Truth or Consequences, New Mexico: A Game Show Gimmick With Lasting Results
“Truth or Consequences” game show with host Ralph Edwards (second from right). Musicians from the audience: (from left) Eddy Lee, trombone; Bob Garcia, fiddle; and Ted Peckham, accordion. Image dated June 1, 1950. (CBS via Getty Images)
Truth Or Consequences was one of the most popular game shows of the genre's golden age, running intermittently on both radio and television from 1940 to 1987. It also changed the history of one American state forever.
Truth Or Consequences
Truth Or Consequences had a fairly simple premise: Contestants were asked bizarre questions, and if they got them wrong—which they usually did, as the questions were expressly written to be unanswerable—they had to complete some zany stunt. They were usually humorous and embarrassing, although occasionally, creator and host Ralph Edwards introduced a heartwarming twist like bringing in a long-lost relative to surprise the contestant mid-stunt. Edwards and his team constantly worked to keep the stunts fresh and the ratings up.
In 1950, as the game show approached its 10th anniversary, Edwards announced an opportunity for every city in America to submit their town in a drawing, the winner of which would permanently change its name to Truth or Consequences. The publicity grab worked, as municipalities across the country threw themselves into the ring, including Hot Springs, New Mexico. The small town, located south of Albuquerque along the Rio Grande River and named for the many natural hot springs in the area, voted 1,294 to 295 to participate in the contest.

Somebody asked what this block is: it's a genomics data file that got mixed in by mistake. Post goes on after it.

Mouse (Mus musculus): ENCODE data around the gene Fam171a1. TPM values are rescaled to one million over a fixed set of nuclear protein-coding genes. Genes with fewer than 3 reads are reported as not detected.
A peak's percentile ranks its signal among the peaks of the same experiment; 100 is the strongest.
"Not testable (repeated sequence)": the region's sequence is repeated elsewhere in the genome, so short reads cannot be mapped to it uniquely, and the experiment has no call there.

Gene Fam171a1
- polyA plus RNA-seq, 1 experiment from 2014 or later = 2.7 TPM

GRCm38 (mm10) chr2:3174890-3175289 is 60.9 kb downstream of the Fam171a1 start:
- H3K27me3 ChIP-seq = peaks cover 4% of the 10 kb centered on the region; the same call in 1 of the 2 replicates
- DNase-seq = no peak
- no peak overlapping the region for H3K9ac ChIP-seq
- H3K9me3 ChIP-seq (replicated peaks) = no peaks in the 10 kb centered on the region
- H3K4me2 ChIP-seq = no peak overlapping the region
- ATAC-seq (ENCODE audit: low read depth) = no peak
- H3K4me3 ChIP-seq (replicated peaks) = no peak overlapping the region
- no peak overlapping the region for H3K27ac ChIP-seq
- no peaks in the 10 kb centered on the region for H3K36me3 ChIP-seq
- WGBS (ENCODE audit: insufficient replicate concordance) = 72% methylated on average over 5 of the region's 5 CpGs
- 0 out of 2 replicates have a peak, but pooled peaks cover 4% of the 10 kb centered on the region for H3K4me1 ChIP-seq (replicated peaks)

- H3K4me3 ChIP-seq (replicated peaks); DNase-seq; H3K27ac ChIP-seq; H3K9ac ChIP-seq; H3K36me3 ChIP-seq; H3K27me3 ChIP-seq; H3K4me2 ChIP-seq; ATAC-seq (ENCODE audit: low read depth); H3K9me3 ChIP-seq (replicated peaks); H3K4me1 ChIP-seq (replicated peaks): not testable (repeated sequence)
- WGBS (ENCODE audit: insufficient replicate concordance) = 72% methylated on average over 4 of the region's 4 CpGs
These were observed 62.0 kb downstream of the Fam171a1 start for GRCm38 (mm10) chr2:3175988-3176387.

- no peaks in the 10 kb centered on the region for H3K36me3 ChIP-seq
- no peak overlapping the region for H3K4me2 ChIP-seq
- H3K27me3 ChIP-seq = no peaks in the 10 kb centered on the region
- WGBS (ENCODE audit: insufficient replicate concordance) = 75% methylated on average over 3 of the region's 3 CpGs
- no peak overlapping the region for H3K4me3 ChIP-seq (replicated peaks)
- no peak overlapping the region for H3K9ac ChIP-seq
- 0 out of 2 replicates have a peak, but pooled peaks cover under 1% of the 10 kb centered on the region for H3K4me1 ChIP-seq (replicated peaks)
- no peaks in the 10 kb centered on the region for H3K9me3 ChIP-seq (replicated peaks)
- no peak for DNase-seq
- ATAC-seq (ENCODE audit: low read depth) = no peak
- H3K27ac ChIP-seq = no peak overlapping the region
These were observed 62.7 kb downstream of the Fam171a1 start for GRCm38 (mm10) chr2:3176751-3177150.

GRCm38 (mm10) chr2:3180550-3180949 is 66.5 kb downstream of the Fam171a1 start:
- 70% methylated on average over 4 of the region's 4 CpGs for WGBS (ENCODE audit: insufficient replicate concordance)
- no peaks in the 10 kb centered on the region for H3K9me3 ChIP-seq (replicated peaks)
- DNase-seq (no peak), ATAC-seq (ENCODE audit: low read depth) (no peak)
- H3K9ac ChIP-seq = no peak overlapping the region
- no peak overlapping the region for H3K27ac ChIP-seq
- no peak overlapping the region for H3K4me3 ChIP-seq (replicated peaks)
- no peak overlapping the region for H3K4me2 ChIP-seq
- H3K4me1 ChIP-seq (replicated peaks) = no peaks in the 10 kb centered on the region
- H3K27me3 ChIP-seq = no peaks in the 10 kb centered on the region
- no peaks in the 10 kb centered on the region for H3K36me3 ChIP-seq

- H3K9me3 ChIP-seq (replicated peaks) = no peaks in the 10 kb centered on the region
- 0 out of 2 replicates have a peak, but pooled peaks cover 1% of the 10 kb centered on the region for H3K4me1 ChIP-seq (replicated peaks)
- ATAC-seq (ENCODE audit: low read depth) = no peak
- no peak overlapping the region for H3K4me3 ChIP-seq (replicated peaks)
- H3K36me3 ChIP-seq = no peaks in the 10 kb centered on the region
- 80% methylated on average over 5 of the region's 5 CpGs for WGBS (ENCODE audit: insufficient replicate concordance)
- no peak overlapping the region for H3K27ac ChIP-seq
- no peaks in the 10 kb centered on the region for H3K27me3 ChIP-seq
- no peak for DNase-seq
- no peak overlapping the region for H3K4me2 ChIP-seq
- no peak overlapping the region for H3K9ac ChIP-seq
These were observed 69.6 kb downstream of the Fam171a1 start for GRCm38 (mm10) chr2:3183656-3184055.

On April 1, 1950, Edwards and his crew traveled to New Mexico, where he announced live on the air that Hot Springs would thereafter be known as Truth or Consequences, New Mexico. It was no April Fool's joke: The win was a boon for the puny Southwestern town, which suddenly saw its tourism skyrocket as game show enthusiasts flocked to the area. Every year, the town hosts a Truth Or Consequences Fiesta to honor its heritage and the iconic game show that quite literally put it on the map.
Tags: 1950s | new mexico | television
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